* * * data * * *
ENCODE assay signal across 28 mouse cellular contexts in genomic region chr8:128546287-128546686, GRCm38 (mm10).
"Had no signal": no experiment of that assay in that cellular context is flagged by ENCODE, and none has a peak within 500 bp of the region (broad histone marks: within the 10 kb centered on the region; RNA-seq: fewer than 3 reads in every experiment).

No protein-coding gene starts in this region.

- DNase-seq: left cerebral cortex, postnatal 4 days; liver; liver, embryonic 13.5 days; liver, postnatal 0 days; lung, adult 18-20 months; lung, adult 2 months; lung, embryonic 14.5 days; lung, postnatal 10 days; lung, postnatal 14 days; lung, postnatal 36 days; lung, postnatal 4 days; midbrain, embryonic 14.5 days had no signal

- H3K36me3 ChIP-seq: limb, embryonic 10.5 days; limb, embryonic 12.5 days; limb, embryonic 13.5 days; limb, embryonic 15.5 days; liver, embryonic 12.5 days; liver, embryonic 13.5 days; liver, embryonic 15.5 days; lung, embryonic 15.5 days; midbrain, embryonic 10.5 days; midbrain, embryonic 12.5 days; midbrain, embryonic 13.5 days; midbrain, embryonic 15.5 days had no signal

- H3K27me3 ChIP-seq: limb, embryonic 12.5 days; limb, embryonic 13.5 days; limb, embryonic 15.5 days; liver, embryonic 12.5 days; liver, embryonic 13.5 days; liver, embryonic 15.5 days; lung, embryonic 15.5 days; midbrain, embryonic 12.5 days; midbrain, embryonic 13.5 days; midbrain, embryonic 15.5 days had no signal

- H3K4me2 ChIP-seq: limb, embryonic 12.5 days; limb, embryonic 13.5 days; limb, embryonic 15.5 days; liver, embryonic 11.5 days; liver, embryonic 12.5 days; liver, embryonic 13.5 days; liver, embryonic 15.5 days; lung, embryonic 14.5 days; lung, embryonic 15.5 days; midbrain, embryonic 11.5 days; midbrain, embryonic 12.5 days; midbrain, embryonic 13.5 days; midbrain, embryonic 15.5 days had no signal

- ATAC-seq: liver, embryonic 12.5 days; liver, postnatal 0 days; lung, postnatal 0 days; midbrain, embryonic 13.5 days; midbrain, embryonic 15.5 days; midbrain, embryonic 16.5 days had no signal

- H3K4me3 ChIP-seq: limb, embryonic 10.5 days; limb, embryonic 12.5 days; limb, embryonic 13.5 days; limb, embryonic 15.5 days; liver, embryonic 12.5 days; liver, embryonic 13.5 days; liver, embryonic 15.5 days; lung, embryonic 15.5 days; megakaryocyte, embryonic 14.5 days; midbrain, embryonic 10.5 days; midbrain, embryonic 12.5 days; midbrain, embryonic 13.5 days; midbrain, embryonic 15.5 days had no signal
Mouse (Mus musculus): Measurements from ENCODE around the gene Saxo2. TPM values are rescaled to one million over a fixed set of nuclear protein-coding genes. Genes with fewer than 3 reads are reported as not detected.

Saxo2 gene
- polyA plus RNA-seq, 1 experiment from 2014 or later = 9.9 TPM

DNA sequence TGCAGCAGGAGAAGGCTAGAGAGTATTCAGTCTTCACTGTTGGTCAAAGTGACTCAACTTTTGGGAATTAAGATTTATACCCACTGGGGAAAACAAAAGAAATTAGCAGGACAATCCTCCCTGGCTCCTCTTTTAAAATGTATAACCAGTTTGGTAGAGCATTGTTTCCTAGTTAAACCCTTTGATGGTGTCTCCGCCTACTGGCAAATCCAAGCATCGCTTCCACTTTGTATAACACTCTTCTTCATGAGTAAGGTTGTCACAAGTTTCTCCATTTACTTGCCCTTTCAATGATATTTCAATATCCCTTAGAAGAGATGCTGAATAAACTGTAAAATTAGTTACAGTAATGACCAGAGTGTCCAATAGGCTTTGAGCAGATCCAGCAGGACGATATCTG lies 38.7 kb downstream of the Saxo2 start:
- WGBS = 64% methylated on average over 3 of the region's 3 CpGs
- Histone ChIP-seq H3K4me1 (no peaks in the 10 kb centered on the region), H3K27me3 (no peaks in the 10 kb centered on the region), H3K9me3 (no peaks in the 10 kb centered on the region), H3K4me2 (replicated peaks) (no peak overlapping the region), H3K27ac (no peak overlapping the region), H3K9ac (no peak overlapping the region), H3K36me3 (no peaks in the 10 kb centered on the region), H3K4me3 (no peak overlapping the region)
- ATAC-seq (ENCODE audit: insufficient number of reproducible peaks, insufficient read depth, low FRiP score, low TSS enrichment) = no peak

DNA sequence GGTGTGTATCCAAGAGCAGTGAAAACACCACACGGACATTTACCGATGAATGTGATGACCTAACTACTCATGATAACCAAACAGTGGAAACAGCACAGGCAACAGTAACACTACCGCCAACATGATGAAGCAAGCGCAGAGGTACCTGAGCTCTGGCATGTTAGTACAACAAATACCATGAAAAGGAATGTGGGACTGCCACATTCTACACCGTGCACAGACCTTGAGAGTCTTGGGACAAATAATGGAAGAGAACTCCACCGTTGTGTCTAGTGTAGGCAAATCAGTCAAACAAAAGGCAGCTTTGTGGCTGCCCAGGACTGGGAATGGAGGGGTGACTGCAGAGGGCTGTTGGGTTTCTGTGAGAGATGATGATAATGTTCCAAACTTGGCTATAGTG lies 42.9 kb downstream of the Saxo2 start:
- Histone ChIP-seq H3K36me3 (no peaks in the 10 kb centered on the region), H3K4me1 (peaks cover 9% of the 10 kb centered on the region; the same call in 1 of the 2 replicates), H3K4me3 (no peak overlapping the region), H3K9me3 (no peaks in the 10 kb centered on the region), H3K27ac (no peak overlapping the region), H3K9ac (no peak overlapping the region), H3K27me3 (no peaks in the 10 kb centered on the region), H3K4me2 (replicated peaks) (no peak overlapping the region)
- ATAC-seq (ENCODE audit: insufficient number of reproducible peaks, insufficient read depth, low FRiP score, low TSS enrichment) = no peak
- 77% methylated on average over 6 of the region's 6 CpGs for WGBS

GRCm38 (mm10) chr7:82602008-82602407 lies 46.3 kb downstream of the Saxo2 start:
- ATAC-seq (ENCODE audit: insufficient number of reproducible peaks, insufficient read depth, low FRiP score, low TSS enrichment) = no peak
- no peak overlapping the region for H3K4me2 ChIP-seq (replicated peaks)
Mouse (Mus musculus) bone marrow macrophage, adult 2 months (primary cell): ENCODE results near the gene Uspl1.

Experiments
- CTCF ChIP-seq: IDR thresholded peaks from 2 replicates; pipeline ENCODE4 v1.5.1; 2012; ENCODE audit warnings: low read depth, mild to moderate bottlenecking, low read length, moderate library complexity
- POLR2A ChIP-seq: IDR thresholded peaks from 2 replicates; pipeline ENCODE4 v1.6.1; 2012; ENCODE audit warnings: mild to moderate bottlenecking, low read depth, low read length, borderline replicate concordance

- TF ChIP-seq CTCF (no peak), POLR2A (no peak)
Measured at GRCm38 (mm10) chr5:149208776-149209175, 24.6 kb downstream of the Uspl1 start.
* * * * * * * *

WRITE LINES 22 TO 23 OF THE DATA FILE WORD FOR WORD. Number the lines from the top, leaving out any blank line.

- ATAC-seq (ENCODE audit: insufficient number of reproducible peaks, insufficient read depth, low FRiP score, low TSS enrichment) = no peak
- no peak overlapping the region for H3K4me2 ChIP-seq (replicated peaks)